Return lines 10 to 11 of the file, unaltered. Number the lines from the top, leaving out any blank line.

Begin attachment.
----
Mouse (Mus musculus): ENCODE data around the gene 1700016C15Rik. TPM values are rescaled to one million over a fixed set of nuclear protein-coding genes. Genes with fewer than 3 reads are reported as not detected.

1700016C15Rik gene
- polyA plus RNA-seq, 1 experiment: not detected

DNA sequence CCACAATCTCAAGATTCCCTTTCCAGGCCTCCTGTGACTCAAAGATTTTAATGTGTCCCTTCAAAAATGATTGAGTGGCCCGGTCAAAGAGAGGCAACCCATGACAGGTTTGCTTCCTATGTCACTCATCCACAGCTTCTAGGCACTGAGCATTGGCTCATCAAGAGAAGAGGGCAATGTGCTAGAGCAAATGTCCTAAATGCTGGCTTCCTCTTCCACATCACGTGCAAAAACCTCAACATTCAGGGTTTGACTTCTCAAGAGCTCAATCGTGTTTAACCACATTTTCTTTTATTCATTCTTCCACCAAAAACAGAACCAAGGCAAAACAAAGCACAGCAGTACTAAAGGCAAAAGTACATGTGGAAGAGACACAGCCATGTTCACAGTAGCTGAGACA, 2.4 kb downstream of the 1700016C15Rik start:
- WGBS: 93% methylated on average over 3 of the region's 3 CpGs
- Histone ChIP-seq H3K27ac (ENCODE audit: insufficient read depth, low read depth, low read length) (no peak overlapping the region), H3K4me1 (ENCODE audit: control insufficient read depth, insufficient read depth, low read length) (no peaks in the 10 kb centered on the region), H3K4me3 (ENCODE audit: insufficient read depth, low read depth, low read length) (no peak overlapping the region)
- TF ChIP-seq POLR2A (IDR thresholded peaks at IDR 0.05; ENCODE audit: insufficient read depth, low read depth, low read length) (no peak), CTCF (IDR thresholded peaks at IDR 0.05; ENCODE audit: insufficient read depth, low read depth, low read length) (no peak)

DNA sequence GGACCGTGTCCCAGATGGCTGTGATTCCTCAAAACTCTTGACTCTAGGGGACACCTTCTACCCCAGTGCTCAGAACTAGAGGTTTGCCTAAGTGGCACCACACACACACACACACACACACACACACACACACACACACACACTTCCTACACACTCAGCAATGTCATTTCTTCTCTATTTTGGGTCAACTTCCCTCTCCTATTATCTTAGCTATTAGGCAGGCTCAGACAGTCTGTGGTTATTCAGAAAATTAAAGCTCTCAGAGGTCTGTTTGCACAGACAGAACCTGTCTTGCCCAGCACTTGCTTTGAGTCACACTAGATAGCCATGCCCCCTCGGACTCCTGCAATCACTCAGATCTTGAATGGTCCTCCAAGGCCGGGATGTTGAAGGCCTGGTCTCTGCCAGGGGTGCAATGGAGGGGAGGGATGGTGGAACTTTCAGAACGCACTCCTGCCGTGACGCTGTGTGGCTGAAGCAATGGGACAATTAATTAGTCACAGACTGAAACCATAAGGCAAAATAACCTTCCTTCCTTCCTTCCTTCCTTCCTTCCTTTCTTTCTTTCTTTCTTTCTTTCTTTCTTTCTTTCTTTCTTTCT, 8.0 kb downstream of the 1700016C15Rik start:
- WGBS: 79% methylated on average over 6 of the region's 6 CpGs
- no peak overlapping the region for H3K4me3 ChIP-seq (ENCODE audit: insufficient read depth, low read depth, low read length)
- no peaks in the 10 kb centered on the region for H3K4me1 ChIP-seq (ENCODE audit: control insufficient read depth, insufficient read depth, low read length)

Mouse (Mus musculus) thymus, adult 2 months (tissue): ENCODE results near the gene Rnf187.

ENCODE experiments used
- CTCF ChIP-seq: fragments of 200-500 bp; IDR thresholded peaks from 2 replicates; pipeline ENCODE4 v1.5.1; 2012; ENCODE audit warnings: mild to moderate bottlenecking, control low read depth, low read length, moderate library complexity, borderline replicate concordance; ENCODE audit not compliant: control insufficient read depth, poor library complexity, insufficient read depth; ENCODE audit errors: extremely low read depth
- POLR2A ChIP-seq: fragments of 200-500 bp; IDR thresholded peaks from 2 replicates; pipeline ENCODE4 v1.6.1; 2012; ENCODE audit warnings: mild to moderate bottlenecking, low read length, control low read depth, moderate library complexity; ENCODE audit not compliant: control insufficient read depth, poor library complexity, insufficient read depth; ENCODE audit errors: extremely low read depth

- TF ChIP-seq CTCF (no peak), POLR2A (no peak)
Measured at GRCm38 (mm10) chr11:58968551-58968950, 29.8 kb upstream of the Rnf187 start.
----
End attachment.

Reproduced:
- no peak overlapping the region for H3K4me3 ChIP-seq (ENCODE audit: insufficient read depth, low read depth, low read length)
- no peaks in the 10 kb centered on the region for H3K4me1 ChIP-seq (ENCODE audit: control insufficient read depth, insufficient read depth, low read length)